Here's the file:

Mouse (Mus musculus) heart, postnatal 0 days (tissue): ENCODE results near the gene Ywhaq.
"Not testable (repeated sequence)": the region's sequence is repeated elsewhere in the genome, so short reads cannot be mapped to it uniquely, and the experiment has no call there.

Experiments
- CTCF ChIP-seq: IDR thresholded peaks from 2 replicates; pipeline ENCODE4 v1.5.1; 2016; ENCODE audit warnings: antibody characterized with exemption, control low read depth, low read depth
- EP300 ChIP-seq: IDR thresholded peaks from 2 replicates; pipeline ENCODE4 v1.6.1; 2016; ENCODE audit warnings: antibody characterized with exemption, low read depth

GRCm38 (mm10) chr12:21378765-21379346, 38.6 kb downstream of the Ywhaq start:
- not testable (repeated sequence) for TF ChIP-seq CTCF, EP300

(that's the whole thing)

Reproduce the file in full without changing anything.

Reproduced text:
Mouse (Mus musculus) heart, postnatal 0 days (tissue): ENCODE results near the gene Ywhaq.
"Not testable (repeated sequence)": the region's sequence is repeated elsewhere in the genome, so short reads cannot be mapped to it uniquely, and the experiment has no call there.

Experiments
- CTCF ChIP-seq: IDR thresholded peaks from 2 replicates; pipeline ENCODE4 v1.5.1; 2016; ENCODE audit warnings: antibody characterized with exemption, control low read depth, low read depth
- EP300 ChIP-seq: IDR thresholded peaks from 2 replicates; pipeline ENCODE4 v1.6.1; 2016; ENCODE audit warnings: antibody characterized with exemption, low read depth

GRCm38 (mm10) chr12:21378765-21379346, 38.6 kb downstream of the Ywhaq start:
- not testable (repeated sequence) for TF ChIP-seq CTCF, EP300